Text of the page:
Leading off a series of 10 planned spacewalks that will include the first by an all-female crew, a pair of NASA astronauts ventured outside the International Space Station on Sunday to upgrade the station’s power system.
Sunday’s spacewalk began around 7:50 a.m. ET and is expected to last 6 1/2 hours. It was conducted by Christina Koch and Andrew Morgan, who are among six spaceflyers now aboard the station.
A series of planned spacewalks will continue over the next three months, marking a pace that hasn’t been seen since construction of the 925,000-pound orbiting laboratory ended in 2011.
“It’s a really busy time,” Kirk Shireman, NASA’s program manager for the space station, said Friday in a news briefing. “It’ll be exciting and fun. We’re looking forward to it.”
Megan McArthur, deputy chief of the space agency’s astronaut office, called the upcoming slate a “spacewalk bonanza,” adding that Koch and fellow NASA astronaut Jessica Meir would make the first all-female excursion Oct. 21.
The space agency had planned an all-female spacewalk in March, but that outing — which was to have involved Koch and NASA astronaut Anne McClain — was scrapped because there weren’t enough spacesuits of the right size available on the station.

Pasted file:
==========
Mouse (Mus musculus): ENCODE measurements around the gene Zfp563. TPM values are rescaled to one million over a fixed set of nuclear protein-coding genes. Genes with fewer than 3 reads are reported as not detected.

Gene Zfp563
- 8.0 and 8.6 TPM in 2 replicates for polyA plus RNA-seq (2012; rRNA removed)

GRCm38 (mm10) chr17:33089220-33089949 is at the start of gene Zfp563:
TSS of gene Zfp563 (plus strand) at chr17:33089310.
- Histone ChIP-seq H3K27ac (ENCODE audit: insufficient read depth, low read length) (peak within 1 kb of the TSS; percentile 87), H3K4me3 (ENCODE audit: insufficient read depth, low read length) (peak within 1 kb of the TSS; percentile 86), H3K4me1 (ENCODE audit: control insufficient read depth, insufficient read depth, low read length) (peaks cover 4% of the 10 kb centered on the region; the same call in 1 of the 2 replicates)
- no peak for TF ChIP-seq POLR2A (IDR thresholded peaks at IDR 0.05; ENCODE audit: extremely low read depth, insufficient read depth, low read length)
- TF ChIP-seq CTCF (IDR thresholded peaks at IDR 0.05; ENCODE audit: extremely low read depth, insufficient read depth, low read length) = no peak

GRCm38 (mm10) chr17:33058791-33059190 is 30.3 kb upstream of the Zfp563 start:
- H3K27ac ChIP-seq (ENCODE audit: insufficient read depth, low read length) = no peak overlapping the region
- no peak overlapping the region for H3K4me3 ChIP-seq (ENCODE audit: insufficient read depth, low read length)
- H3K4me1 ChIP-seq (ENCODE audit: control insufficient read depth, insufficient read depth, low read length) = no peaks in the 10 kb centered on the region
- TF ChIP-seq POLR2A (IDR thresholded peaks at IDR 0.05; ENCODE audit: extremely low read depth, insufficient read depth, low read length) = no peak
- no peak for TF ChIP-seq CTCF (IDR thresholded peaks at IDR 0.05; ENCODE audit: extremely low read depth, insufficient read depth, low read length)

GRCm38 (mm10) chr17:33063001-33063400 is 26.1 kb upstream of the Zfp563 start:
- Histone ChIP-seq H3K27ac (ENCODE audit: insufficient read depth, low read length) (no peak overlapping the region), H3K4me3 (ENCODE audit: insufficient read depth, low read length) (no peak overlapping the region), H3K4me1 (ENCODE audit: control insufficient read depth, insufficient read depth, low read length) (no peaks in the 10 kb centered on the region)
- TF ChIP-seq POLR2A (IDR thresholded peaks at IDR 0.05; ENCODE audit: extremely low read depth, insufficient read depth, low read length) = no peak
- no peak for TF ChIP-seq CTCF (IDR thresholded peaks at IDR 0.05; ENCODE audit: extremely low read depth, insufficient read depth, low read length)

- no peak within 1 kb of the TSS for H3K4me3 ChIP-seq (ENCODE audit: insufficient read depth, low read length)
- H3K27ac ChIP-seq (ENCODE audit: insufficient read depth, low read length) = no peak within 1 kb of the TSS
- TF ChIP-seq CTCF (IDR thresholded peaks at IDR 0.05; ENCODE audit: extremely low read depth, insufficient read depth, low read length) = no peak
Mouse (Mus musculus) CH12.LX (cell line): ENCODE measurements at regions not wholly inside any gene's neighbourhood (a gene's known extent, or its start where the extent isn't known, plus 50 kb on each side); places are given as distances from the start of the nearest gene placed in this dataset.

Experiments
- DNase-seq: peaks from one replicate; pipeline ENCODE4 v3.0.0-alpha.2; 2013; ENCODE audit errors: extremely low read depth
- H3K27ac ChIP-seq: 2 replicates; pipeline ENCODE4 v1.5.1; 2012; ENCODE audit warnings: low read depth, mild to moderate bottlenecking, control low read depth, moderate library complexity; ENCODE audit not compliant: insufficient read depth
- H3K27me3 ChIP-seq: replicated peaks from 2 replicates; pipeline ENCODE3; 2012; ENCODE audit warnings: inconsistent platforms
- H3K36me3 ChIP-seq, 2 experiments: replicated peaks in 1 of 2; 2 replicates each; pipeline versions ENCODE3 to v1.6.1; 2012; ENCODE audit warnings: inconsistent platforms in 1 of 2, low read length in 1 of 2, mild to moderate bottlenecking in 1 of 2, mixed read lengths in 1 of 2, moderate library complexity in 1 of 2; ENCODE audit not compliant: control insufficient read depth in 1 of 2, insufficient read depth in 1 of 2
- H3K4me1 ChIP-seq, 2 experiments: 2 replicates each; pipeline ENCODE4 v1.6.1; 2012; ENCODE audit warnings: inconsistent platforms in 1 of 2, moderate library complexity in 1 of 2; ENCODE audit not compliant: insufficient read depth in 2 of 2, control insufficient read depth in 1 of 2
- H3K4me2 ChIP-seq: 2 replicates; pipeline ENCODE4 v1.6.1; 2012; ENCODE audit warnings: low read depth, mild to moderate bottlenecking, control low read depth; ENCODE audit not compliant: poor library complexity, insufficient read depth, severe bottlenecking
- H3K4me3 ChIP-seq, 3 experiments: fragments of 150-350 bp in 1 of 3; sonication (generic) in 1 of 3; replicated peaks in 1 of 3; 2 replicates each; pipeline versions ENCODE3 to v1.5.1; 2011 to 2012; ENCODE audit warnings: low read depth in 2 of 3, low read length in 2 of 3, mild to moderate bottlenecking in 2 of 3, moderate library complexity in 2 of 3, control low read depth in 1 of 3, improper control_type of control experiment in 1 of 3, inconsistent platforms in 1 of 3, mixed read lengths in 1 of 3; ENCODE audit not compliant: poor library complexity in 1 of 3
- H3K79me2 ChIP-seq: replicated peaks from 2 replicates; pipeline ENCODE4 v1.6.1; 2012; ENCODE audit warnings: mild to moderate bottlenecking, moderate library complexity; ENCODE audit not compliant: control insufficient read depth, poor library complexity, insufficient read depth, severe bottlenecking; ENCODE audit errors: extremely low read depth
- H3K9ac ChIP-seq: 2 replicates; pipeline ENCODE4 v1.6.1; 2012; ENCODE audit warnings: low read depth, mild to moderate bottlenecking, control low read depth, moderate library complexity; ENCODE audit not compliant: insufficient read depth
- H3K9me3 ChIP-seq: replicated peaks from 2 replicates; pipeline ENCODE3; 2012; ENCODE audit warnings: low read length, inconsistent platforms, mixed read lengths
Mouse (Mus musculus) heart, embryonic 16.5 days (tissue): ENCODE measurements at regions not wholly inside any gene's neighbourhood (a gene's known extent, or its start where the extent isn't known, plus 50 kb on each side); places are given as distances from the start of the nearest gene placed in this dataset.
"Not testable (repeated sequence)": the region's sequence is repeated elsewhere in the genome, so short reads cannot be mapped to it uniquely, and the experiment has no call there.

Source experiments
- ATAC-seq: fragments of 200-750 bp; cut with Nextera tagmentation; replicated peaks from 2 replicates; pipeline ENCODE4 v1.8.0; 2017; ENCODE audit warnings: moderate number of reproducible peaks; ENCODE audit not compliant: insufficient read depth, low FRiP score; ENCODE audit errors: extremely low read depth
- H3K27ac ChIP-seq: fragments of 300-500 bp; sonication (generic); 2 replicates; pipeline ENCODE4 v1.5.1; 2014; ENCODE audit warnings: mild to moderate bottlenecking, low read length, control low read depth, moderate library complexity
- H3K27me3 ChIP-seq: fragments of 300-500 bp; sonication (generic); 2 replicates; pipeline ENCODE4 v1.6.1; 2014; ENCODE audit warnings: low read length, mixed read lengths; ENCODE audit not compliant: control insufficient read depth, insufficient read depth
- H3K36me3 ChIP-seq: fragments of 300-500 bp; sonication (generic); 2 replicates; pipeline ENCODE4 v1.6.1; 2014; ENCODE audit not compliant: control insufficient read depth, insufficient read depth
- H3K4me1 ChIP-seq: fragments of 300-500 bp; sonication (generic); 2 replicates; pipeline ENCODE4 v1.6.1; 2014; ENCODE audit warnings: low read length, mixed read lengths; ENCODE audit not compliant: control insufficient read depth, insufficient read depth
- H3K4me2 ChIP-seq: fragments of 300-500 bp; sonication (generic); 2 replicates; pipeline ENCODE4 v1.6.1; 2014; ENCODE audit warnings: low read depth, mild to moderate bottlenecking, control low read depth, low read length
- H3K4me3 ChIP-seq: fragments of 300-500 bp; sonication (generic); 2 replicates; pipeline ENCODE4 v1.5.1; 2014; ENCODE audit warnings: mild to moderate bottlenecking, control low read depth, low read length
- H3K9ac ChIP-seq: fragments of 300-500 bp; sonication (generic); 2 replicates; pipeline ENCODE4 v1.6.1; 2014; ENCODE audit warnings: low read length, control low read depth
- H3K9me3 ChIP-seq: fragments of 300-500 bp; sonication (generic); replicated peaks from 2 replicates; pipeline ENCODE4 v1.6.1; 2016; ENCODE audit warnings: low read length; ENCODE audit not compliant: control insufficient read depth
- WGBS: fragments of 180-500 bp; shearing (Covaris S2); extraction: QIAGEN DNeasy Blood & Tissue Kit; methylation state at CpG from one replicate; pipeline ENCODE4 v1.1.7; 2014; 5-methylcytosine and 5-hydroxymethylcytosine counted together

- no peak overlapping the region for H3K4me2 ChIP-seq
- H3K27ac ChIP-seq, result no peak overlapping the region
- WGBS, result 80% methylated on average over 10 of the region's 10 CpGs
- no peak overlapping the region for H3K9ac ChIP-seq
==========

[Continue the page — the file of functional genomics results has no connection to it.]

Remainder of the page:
On Sunday, Koch and Morgan are replacing batteries on the space station’s 360-foot-long backbone, swapping out nickel-hydrogen batteries with new lithium-ion batteries that are more powerful and longer-lasting. The replacement batteries, each about the size of a washing machine, were delivered to the space station last week in a robotic cargo ship launched by the Japanese space agency.
The following four spacewalks — all scheduled for October — will continue work to replace batteries that store power from the space station’s solar arrays and complete upgrades to the orbiting lab’s power system.
The last five spacewalks in the series, planned to begin in November, will focus on repairing a $2 billion particle detector that was installed on the station eight years ago.
The Alpha Magnetic Spectrometer, which was launched to the station aboard the space shuttle Endeavour in May 2011, is designed to examine high-energy particles known as cosmic rays for signs of dark matter, an invisible and an as-yet-undetected form of matter that is thought to make up 27 percent of the universe.
Morgan and Italian astronaut Luca Parmitano are slated to carry out the repairs on the detector, which Shireman called the “most complicated set of [spacewalks] that we’ve ever done.”
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